To be alone can be a thing of beauty. The video below proves it. Tanya Davis’ How To Be Alone is one of my favourite poems, and it’s always reassuring to have someone so eloquently present to us the beauty of being on our own.

Society is afraid of alone though. Like lonely hearts are wasting away in basements. Like people must have problems if after a while nobody is dating them. But lonely is a freedom that breathes easy and weightless, and lonely is healing if you make it.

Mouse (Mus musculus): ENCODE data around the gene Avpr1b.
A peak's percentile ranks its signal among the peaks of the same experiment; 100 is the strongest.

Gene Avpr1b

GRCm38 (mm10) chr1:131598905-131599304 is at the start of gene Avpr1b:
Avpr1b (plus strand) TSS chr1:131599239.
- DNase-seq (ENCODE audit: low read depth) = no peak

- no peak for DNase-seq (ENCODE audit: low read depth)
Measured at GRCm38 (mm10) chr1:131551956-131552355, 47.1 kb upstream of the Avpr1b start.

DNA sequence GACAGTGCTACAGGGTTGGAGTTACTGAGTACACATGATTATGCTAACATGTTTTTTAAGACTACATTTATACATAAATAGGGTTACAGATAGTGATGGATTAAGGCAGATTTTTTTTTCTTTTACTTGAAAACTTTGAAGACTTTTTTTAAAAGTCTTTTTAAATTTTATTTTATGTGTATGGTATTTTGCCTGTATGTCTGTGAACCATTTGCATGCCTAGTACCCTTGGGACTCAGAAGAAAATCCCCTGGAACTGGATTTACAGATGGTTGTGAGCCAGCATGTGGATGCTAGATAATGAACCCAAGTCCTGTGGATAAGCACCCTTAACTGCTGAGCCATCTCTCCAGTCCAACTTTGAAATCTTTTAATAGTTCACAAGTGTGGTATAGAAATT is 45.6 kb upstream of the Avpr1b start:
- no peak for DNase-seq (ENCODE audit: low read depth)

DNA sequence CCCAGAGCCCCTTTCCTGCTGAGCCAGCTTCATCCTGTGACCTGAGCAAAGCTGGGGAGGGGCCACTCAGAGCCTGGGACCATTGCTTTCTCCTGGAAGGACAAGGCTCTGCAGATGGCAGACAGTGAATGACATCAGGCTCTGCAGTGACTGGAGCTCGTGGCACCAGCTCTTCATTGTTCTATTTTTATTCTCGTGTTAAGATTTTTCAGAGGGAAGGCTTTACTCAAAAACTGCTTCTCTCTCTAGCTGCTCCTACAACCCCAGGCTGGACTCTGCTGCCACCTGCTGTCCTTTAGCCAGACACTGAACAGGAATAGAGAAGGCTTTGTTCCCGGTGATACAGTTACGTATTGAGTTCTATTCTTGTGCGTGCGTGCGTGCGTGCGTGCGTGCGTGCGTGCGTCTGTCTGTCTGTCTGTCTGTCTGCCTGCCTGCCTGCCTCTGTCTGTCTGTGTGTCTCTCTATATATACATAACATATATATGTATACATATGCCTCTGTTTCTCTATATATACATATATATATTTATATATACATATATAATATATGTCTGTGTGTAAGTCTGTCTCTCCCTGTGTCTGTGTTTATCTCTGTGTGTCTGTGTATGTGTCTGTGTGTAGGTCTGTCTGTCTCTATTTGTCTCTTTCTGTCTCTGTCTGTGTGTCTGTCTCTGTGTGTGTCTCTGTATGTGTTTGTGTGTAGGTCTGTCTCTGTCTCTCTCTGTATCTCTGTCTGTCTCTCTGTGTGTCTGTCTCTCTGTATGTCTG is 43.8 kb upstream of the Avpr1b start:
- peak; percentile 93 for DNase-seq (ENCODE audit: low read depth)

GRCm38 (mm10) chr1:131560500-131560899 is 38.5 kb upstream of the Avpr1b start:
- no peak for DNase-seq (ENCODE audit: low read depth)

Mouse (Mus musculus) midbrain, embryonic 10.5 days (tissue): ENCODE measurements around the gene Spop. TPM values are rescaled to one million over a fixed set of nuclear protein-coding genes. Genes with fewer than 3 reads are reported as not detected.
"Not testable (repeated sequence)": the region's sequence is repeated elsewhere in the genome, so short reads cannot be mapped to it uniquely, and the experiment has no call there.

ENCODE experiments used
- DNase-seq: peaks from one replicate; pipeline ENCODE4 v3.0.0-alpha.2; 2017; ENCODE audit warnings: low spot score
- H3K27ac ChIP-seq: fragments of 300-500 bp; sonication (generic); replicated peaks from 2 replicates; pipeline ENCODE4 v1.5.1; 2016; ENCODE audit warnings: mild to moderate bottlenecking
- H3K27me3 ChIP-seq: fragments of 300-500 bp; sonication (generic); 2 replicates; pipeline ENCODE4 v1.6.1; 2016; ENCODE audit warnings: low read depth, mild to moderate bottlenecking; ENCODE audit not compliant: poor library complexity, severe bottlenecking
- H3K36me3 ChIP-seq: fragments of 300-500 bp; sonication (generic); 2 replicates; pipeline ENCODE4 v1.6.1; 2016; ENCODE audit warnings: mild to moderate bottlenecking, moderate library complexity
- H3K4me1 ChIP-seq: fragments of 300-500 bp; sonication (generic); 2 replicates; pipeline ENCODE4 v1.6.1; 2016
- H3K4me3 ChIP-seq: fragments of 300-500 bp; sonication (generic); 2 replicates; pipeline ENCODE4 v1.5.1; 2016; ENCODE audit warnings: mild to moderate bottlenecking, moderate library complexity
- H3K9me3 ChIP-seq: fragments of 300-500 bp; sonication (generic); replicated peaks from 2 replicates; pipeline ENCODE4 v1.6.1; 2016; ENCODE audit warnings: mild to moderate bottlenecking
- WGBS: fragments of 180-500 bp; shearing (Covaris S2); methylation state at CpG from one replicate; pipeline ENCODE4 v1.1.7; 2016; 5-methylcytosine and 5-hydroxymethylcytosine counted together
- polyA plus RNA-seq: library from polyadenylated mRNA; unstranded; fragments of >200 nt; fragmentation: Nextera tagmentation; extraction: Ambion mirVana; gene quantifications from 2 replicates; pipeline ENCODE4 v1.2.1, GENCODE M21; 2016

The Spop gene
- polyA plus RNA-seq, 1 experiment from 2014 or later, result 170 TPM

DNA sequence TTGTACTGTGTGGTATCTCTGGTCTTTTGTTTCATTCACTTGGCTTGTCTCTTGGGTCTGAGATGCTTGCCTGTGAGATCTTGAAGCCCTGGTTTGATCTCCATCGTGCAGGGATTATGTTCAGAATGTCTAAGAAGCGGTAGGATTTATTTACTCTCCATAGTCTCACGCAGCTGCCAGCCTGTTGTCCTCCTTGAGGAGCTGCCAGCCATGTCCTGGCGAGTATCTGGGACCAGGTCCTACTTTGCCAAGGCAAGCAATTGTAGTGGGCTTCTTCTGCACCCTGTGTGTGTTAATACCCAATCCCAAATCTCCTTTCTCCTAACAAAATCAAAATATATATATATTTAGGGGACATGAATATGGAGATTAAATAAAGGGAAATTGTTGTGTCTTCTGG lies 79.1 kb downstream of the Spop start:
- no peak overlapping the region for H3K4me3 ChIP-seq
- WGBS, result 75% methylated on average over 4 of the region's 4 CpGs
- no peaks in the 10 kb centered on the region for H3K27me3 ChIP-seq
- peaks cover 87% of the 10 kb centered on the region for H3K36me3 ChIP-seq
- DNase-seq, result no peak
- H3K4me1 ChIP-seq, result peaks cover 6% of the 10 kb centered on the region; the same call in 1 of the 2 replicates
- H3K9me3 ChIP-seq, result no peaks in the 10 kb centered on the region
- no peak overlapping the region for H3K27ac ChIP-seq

However, I’m not going to say you should only embrace the solitude of both your interior and romantic life, and I won’t even attempt to pretentiously empower you by listing down the financial benefits of not being in a relationship. You are the master of your own fate. If something is working against you, you’re the only one who can solve it. If you’re fine being single, then great! It’s not easy especially if like me, you personally feel time is running out. Brevity is a much stronger force than gravity after all. Take Valentine’s Day as an opportunity to re-evaluate your life, akin to New Year’s. Maybe there are things you have to change. Don’t listen to crap which tells you you’re entitled to having someone take your worst qualities. As this man best put it, “being “accepted” should not be our relationship goal. Healthy relationships are loving, but also challenging, edifying, and even occasionally painful.